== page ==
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Growing Crocuses

Melissa is the assignment editor and contributing writer for SheKnows Home and Living. While other little girls were playing dress up with Barbie, Melissa was busy remodeling Barbie's house. She now lives out her dream covering design an...

Crocuses are one of spring's first blooms.

Crocuses are beautiful, cup-shaped flowers synonymous with spring. Colors vary from white to yellow to purples and multicolored blooms. Crocuses are some of the earliest bloomers in the garden, generally popping up even before the grass starts to grow. The crocus is also an old garden favorite, dating back to ancient Greece and Egypt.


Crocuses are beautiful, cup-shaped flowers synonymous with spring. Colors vary from white to yellow to purples and multicolored blooms. Crocuses are some of the earliest bloomers in the garden, generally popping up even before the grass starts to grow. The crocus is also an old garden favorite, dating back to ancient Greece and Egypt.

Crocuses are like a bulb plant, although their root is not an actual bulb. The flat bulb-shaped portion of the plant is called a corm, which is similar to a bulb in the sense that it can be dug up and replanted. For spring crocus blooms, the time to plant corms is in the fall. Crocuses may also be grown from seed, but they can take three years to produce blooms.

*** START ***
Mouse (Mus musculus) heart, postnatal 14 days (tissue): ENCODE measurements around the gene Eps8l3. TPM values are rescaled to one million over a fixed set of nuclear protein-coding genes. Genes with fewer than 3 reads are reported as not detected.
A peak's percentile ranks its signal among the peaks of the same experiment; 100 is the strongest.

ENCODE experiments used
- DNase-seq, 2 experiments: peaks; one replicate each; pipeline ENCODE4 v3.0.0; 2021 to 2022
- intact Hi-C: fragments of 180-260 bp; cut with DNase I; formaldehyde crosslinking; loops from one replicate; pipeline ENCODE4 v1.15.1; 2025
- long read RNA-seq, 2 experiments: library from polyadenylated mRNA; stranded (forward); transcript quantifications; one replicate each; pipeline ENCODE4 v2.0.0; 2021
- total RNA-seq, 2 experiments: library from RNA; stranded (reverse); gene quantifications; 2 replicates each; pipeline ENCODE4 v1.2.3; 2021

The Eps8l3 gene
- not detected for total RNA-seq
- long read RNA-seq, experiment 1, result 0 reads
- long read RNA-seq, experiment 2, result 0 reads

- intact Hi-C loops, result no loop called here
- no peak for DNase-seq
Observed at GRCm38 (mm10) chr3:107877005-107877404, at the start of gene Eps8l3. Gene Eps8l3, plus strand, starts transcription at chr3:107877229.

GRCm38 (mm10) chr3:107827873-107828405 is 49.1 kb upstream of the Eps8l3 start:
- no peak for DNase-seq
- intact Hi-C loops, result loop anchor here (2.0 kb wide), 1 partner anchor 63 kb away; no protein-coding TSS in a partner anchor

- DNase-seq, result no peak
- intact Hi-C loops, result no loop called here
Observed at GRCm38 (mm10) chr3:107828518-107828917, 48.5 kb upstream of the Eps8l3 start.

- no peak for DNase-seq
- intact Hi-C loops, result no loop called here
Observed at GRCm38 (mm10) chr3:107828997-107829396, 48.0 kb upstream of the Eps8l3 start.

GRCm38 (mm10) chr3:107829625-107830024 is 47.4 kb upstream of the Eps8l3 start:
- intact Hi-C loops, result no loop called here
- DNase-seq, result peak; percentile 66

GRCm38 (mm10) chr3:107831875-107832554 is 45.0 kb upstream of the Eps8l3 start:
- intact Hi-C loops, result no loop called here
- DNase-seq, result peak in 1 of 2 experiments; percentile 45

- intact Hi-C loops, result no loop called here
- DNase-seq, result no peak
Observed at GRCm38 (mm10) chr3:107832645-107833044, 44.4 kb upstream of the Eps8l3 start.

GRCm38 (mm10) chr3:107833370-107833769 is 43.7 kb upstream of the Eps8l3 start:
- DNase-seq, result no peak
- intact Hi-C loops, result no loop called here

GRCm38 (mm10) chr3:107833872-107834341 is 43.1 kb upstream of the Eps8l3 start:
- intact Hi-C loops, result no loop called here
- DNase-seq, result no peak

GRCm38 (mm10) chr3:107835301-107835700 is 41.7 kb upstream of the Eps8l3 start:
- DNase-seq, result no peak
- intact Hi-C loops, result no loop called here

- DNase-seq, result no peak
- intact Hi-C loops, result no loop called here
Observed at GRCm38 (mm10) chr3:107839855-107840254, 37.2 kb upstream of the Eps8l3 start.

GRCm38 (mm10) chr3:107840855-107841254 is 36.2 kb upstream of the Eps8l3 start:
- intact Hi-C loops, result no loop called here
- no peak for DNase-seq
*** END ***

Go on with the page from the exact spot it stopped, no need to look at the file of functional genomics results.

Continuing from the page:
When planting crocus corms, make sure the soil is sandy and drains well. The garden location should get about four hours of sunlight daily.Fertilize the soil with compost and bulb fertilizer and push the corms into the soil with a trowel. You can plant crocuses individually or in groups, but groups will need to be dug up and separated about every four years.

There are over 80 varieties of crocuses, but it is interesting to note that the crocus sativa variety produces saffron, often used in Mediterranean and Middle Eastern dishes. To get saffron from the flower, harvesters take the stigma of the crocus sativa and dry them. Unfortunately, this isn't a very practical undertaking for home crocus growers, as it takes about a thousand stigmas to get one ounce of saffron. If you use saffron only occasionally, ten or so crocus sativa plants should be enough to flavor one dish.
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